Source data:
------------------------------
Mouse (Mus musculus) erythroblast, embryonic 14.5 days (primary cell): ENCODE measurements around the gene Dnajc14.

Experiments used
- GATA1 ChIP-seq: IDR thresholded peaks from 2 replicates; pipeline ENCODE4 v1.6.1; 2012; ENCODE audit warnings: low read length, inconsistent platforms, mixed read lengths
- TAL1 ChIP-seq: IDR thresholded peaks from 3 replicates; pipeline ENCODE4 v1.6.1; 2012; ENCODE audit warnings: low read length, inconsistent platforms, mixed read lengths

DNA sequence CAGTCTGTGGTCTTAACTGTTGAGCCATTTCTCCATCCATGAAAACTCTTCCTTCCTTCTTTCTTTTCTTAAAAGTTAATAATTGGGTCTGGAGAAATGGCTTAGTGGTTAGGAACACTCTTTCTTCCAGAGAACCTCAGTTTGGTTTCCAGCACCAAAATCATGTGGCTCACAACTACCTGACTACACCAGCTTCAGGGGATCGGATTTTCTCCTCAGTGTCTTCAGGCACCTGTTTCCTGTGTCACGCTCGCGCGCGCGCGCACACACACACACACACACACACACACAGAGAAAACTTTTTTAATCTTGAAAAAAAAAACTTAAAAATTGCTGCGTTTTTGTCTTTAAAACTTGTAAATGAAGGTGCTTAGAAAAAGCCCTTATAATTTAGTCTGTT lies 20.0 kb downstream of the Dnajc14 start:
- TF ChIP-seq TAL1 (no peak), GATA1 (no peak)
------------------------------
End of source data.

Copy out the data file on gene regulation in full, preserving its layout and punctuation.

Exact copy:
Mouse (Mus musculus) erythroblast, embryonic 14.5 days (primary cell): ENCODE measurements around the gene Dnajc14.

Experiments used
- GATA1 ChIP-seq: IDR thresholded peaks from 2 replicates; pipeline ENCODE4 v1.6.1; 2012; ENCODE audit warnings: low read length, inconsistent platforms, mixed read lengths
- TAL1 ChIP-seq: IDR thresholded peaks from 3 replicates; pipeline ENCODE4 v1.6.1; 2012; ENCODE audit warnings: low read length, inconsistent platforms, mixed read lengths

DNA sequence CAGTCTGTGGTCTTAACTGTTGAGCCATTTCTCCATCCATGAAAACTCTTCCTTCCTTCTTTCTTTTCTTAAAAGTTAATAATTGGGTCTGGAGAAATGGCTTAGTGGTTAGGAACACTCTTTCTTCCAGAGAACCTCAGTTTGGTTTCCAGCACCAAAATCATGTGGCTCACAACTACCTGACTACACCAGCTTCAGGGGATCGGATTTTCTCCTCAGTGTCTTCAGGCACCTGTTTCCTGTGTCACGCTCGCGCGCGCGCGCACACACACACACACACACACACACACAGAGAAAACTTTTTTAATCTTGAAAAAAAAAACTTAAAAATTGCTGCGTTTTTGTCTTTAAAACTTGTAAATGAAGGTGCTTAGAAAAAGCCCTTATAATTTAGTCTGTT lies 20.0 kb downstream of the Dnajc14 start:
- TF ChIP-seq TAL1 (no peak), GATA1 (no peak)